• Water droplets can exist below 32º F. We find them aloft between 0º C and -15º C. They may exist at temps lower than -15º C. They have been known to exist up to -40º C

  • Freezing is complex, and liquid water droplets often condense or persist at temperatures colder than 0º C because the molecular motion of the droplet remains large enough to weaken any formation of an ice crystal within the droplet . Striking an aircraft causes immediate freezing on impact.


Dew and frost

DEW AND FROST

  • If the temp of a surface cools below the dew point, dew will form on that surface

  • Frost happens when the dew point is below freezing and the surface is colder than freezing


Cloud formation

CLOUD FORMATION

  • Normally, air must become saturated for condensation or sublimation to occur.

  • The major cooling mechanism that causes condensation is adiabatic expansion. There are 5 processes which result in the ascent of air and adiabatic cooling and they are:

  • 1. Convection, 2. Mechanical turbulence, 3. Frontal lift, 4. Orographic lift, and 5. Convergence.


Cloud formation1

CLOUD FORMATION

  • Two other causes of cooling are, the evaporation of rain falling from higher cloud (rain partially evaporates as it falls through the air. The heat required for evaporation is taken from the air through which the rain is falling thus cooling the air

  • and with advection the movement of air over a surface colder than the air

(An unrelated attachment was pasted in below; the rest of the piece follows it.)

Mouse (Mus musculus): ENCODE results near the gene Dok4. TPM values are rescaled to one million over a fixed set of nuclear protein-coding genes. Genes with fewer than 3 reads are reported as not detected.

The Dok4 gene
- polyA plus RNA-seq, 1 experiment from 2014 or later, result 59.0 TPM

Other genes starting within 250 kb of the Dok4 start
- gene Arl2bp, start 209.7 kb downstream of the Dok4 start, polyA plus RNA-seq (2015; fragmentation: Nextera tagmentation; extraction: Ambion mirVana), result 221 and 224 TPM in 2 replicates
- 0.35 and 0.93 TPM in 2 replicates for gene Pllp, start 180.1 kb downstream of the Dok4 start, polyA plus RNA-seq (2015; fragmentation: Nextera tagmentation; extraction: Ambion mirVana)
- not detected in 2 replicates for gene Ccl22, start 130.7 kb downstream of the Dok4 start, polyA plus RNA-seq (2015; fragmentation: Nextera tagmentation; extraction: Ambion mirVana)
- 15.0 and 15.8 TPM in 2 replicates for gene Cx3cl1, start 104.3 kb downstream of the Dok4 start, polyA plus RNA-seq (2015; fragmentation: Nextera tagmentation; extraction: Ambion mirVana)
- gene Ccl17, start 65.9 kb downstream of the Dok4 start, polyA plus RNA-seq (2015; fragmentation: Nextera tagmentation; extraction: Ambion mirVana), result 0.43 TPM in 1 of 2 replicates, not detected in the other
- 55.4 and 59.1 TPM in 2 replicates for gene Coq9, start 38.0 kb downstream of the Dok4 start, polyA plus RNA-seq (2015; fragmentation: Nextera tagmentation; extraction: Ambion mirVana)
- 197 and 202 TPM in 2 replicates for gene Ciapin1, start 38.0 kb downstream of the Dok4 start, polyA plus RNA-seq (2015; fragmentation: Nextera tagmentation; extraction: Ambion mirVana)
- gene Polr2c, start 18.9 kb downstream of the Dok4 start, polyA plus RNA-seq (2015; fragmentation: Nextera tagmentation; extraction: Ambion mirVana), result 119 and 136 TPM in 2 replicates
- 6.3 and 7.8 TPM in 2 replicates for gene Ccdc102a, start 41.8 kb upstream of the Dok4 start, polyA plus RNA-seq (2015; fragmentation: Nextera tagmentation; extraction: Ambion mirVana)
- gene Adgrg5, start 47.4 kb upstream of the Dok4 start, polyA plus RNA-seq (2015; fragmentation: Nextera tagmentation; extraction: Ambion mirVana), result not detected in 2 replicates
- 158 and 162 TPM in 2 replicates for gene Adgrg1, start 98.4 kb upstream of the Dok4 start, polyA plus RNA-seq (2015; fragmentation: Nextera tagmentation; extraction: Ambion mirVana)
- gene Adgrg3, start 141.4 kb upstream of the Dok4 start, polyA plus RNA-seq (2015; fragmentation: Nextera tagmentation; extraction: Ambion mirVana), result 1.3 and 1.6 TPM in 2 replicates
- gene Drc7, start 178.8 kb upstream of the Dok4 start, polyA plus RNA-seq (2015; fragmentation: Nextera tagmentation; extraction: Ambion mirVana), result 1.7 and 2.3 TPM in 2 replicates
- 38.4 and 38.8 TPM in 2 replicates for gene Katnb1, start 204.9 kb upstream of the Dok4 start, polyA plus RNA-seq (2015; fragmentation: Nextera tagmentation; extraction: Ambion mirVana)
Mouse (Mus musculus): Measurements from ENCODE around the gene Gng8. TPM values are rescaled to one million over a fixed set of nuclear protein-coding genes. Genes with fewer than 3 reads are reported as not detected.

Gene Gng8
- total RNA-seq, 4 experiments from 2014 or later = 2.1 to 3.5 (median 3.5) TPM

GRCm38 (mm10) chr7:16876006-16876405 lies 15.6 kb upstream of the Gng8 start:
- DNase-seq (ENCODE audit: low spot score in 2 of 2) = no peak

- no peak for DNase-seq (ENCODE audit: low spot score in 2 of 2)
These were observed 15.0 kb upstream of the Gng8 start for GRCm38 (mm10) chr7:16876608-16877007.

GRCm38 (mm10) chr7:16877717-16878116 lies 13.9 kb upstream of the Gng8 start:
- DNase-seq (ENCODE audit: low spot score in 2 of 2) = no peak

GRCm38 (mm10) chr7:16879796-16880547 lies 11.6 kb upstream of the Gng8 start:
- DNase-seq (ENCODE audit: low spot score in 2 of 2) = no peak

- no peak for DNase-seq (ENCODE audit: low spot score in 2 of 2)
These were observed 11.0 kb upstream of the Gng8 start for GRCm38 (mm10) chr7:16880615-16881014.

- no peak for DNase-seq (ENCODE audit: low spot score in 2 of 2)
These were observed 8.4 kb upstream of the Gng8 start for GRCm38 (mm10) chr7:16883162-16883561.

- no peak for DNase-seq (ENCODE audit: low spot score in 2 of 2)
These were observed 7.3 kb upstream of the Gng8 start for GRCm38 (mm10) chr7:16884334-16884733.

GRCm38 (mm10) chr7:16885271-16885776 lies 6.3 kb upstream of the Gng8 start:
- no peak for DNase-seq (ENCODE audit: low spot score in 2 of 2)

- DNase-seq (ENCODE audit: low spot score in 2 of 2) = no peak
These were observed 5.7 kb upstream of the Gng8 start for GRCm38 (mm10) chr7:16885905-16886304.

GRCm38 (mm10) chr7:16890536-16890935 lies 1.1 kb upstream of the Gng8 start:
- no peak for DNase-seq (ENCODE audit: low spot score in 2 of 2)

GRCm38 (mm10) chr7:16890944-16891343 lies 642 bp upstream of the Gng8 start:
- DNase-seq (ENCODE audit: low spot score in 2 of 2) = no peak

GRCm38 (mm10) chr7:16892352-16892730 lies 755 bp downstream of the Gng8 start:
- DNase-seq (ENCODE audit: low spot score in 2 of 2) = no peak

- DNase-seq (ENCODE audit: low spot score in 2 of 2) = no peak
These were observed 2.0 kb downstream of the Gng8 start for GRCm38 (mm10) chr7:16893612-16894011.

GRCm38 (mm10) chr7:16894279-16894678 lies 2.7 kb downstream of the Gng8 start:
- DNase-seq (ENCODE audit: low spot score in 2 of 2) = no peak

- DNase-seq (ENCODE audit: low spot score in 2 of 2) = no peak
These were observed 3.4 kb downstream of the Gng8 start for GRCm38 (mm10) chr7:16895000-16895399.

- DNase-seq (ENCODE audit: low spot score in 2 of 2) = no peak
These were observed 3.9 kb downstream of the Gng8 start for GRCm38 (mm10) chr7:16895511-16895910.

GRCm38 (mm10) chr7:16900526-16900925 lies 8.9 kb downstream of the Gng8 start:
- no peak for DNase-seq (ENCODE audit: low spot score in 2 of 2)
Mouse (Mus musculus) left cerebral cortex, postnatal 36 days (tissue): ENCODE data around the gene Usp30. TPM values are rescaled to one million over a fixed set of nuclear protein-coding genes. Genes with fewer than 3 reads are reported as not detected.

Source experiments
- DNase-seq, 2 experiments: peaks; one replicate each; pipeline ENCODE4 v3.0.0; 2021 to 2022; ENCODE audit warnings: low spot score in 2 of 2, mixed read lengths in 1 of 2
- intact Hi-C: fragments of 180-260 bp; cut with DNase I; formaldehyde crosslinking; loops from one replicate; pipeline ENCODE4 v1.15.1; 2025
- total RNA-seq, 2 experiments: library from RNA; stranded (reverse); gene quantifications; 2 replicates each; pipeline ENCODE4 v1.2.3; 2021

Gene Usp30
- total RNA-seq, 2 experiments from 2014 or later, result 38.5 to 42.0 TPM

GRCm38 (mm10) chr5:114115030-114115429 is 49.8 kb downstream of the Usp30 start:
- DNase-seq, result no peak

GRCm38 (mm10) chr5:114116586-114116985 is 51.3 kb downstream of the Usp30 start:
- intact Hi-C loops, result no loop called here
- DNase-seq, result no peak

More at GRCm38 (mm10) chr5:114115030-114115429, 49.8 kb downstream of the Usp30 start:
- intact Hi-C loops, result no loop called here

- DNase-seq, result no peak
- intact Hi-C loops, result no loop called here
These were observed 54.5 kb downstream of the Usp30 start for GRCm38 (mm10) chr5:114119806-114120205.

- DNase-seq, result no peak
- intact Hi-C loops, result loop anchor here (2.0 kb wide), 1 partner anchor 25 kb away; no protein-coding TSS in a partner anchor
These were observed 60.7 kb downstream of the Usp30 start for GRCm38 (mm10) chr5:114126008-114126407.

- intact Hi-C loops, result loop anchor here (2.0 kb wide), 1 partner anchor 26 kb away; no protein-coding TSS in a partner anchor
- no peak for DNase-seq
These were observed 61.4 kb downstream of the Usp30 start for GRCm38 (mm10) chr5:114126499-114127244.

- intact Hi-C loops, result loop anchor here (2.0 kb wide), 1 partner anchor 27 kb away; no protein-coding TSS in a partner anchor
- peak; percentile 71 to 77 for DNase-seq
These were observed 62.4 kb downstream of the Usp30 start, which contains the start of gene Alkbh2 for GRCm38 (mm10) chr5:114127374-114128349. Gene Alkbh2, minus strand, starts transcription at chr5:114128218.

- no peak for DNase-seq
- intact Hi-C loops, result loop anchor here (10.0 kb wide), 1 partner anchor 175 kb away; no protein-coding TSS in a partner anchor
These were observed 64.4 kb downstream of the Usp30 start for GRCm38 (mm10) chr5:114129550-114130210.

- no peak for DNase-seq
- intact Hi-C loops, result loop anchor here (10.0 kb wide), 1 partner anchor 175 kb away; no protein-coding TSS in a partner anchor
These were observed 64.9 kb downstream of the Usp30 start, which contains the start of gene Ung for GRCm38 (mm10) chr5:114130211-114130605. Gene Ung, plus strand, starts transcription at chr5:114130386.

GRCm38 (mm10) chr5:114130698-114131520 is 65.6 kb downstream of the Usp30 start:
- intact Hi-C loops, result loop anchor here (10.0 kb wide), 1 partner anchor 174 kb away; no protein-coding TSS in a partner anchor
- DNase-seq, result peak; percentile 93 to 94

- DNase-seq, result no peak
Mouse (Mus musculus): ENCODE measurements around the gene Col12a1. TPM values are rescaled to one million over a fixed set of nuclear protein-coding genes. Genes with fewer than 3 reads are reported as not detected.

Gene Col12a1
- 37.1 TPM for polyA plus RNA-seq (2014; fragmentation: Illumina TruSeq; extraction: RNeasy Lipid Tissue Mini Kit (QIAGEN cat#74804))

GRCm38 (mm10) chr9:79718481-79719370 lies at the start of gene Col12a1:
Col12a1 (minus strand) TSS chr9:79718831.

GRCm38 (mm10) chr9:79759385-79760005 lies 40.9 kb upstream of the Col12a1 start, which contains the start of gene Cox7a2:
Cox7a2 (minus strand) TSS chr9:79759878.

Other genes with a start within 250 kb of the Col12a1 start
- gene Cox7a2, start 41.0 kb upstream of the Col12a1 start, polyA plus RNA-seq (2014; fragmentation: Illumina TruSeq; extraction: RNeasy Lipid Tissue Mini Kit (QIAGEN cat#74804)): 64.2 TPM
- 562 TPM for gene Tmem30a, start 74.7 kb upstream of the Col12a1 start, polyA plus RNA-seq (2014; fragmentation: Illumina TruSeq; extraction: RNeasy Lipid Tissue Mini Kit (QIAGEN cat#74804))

1 clouds formed by convection

#1. CLOUDS FORMED BY CONVECTION

  • Convection consistes of air rising rapidly in shafts or bubbles and it occurs in unstable air. A layer of air can be made unstable when it is heated from below either by moving over a portion of the earth’s surface warmer than itself or by the earth’s surface being heated by the sun.


Convection due to solar heating

CONVECTION DUE TO SOLAR HEATING

  • As the sun heats a land surface, the lower layers of the atmosphere warm and become unstable.


Convection due to solar heating1

CONVECTION DUE TO SOLAR HEATING

  • DALR 3 degrees C/1000 feet

  • Air rises until it reaches air around it of a similar temp. Clouds form at saturation.


Convection due to advection

CONVECTION DUE TO ADVECTION

  • Movement of air over a surface warmer than itself (unstable)


Convection cloud bases

CONVECTION CLOUD BASES

  • Same water vapor content, with an increase in temperature cloud bases rise (DALR 3 degrees per/1000ft)


Estimating cumuliform cloud bases pg 51

ESTIMATING CUMULIFORM CLOUD BASES Pg. 51

  • You can estimate height of cumuliform cloud bases using surface temperature-dew point spread. Unsaturated air in a convective current cools at about 3 degrees per 1000 feet; dew point decreases at about 1F or 5/9 degree C per 1000ft. Thus, in a convective current, temperature and dew point converge at about 2.5C per 1000/ft


Estimating cumuliform cloud bases pg 511

ESTIMATING CUMULIFORM CLOUD BASES Pg. 51